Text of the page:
Now that Adobe has dropped Flash for Android, it's worth a look to see how this will change things and what direction we may be headed. Of course, you can still sideload an older version, but that's far from an end-game solution. We're all thinking that Adobe has something in mind, but let's focus on the current state of Flash -- both on the web and in applications.
Contrary to what you might have read today, Flash is far from dead. Only the ability to see it in our stock browser on Android. Adobe still supports Flash on Windows and Mac OS X, and Google's Chrome is pushing it forward for Linux. Flash is alive and well on the desktop, and will probably remain that way for a long while. You might be asking why -- that's a reasonable question. Adobe made it really easy to create Flash content, that's why. The tools to build Flash files were fairly expensive, but as easy to use as a standard video editor. Professionals could tweak it and do wonderful things, but more importantly anyone could dump a few things together and create Flash content. When something is that easy, people will use it. And the cost was easily mitigated by about a million torrents of the software.
We don't know how long Adobe plans to support Flash on the desktop, but the content won't be going away any time soon. HTML 5 does a great job at some things, but it needs a company like Adobe to step in and build tools to allow the average Joe (or Jane) to do anything with it. You can bet Adobe has some ideas here -- making the tools used to create content is what they do best. As more developers use HTML 5, and companies start making it easier for non-techies to use, it will grow in popularity. That's a good thing. A thing we want to happen, and it will.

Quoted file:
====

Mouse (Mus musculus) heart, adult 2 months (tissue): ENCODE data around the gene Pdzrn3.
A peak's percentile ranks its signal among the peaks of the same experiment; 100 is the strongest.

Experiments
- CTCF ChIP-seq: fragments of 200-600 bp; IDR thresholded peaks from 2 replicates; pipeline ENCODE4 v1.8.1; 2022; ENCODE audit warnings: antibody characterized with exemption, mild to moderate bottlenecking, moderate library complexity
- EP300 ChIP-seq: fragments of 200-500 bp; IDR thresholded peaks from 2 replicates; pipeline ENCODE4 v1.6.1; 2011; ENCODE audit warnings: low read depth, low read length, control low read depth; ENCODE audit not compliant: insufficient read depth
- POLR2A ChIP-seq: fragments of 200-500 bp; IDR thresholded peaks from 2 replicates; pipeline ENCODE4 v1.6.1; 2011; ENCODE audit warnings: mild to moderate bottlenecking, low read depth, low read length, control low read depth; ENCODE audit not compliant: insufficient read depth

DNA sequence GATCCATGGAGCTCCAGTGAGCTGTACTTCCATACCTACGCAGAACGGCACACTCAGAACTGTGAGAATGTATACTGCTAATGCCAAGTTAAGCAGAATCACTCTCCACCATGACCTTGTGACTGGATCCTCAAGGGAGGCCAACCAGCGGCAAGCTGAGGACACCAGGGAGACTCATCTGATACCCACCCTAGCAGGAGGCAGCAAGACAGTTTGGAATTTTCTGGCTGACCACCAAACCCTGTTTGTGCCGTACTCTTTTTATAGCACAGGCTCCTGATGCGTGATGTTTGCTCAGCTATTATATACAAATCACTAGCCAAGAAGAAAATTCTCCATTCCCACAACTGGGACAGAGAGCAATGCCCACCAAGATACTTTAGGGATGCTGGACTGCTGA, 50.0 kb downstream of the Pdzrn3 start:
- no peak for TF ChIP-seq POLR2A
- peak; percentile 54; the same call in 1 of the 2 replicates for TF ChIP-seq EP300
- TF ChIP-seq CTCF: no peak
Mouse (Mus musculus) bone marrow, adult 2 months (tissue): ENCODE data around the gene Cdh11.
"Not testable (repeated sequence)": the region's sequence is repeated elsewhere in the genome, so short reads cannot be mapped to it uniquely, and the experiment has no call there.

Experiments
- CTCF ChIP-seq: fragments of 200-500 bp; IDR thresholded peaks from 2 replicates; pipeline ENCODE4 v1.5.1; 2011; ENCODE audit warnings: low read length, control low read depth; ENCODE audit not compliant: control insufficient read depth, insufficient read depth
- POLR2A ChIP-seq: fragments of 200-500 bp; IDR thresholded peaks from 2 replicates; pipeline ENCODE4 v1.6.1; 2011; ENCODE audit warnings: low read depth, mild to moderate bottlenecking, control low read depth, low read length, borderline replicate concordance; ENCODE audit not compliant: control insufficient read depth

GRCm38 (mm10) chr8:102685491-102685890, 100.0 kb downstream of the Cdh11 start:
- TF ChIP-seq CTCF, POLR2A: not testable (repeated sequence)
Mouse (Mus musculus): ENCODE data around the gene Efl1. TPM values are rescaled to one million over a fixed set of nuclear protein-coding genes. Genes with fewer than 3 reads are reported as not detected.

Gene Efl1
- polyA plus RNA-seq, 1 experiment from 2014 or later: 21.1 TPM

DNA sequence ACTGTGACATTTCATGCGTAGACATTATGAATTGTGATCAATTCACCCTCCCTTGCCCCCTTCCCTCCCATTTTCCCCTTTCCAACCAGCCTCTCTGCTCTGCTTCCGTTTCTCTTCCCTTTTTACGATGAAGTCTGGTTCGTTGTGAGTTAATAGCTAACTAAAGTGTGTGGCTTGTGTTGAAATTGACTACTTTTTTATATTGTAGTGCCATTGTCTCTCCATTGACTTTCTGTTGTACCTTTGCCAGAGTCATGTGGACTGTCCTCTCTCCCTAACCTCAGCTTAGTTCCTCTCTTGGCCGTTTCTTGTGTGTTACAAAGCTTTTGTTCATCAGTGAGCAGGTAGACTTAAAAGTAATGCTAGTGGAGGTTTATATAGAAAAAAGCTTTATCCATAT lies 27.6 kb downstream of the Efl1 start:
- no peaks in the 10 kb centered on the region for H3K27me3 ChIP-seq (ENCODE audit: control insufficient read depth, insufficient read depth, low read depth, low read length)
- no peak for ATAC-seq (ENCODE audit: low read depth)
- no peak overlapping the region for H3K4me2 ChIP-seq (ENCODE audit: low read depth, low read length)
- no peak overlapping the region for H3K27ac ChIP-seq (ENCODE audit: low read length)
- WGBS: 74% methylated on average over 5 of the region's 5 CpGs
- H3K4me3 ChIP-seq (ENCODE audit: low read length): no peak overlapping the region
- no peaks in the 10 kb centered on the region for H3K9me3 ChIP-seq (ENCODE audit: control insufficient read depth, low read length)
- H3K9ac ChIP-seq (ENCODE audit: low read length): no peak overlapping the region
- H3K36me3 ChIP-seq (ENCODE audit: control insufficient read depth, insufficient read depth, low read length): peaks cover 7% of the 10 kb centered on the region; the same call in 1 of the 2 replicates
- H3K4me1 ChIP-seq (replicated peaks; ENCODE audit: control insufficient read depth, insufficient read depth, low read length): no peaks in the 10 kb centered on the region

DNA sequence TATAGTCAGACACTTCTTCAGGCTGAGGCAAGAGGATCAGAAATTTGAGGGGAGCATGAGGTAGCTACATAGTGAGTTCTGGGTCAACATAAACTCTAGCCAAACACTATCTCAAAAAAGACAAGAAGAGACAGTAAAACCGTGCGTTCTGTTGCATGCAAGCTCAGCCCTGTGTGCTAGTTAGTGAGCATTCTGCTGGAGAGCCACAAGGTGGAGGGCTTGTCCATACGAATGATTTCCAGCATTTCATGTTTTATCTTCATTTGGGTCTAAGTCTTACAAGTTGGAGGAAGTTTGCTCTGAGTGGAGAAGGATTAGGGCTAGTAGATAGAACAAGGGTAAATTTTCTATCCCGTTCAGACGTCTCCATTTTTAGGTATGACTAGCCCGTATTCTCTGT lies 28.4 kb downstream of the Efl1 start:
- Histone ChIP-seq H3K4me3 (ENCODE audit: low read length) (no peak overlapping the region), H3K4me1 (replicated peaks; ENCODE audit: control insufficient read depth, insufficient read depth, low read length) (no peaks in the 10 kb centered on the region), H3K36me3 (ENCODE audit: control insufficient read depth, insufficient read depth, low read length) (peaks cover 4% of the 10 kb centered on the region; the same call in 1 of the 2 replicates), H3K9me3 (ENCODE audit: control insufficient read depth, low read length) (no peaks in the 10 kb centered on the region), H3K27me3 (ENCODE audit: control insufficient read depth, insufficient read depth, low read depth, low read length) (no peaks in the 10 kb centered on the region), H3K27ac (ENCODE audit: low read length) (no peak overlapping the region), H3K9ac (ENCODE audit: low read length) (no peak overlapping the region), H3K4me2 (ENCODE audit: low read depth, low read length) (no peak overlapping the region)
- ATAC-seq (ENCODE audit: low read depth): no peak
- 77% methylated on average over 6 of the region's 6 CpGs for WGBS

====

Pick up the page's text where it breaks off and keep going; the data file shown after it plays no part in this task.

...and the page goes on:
Right now, there are plenty of games and other interactive media on the web that uses Flash. Slowly, that will transmute into HTML 5 content, but what about the immediate future? Eventually sideloading an old version of Flash will stop working, and we will still want to see and play with the content that's already published. That's where Adobe Air comes in. There's a good chance you're already using Adobe Air on both the desktop and on your Android device, and don't realize it. Air is a way to build Flash-style content into an application and run it independently of the browser or any install of the Flash player app. Programs on your computer like TweetDeck use Adobe Air (or the Flash enabled Chrome version). On Android, apps like Photoshop Touch integrate Adobe Air. It's fairly simple for developers to use Air to build an Android app around Flash content, and as we've seen, easy is what drives development. Developers can take their Flash content, and using Air and the right tools, create a stand alone app for Android. We expect them to do just that.